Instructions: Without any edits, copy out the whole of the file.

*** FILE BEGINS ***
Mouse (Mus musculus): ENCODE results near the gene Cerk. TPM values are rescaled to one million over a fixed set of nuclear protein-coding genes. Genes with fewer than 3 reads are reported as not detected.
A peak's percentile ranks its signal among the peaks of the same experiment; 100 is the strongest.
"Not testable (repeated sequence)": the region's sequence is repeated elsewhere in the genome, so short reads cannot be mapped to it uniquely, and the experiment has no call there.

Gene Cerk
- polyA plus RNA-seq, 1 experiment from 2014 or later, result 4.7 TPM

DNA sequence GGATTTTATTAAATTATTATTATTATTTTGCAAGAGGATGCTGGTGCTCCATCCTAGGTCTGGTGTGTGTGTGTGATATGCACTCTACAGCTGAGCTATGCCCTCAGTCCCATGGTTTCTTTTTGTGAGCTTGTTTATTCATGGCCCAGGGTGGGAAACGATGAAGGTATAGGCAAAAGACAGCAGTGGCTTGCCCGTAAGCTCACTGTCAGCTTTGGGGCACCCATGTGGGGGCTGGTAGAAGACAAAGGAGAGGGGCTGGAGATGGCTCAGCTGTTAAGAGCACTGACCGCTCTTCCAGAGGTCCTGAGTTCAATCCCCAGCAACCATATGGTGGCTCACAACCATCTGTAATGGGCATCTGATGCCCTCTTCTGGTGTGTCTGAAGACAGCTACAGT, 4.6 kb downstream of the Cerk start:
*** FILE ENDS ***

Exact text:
Mouse (Mus musculus): ENCODE results near the gene Cerk. TPM values are rescaled to one million over a fixed set of nuclear protein-coding genes. Genes with fewer than 3 reads are reported as not detected.
A peak's percentile ranks its signal among the peaks of the same experiment; 100 is the strongest.
"Not testable (repeated sequence)": the region's sequence is repeated elsewhere in the genome, so short reads cannot be mapped to it uniquely, and the experiment has no call there.

Gene Cerk
- polyA plus RNA-seq, 1 experiment from 2014 or later, result 4.7 TPM

DNA sequence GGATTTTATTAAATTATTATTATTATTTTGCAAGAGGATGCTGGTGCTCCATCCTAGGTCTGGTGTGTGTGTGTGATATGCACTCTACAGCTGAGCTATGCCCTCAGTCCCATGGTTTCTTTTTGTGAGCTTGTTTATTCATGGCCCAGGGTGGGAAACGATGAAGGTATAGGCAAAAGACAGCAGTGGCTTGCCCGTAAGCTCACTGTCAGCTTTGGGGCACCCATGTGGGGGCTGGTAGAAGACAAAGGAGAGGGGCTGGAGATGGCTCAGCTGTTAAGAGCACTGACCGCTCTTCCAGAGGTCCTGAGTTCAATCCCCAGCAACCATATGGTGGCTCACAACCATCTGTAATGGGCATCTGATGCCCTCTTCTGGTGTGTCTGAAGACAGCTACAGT, 4.6 kb downstream of the Cerk start: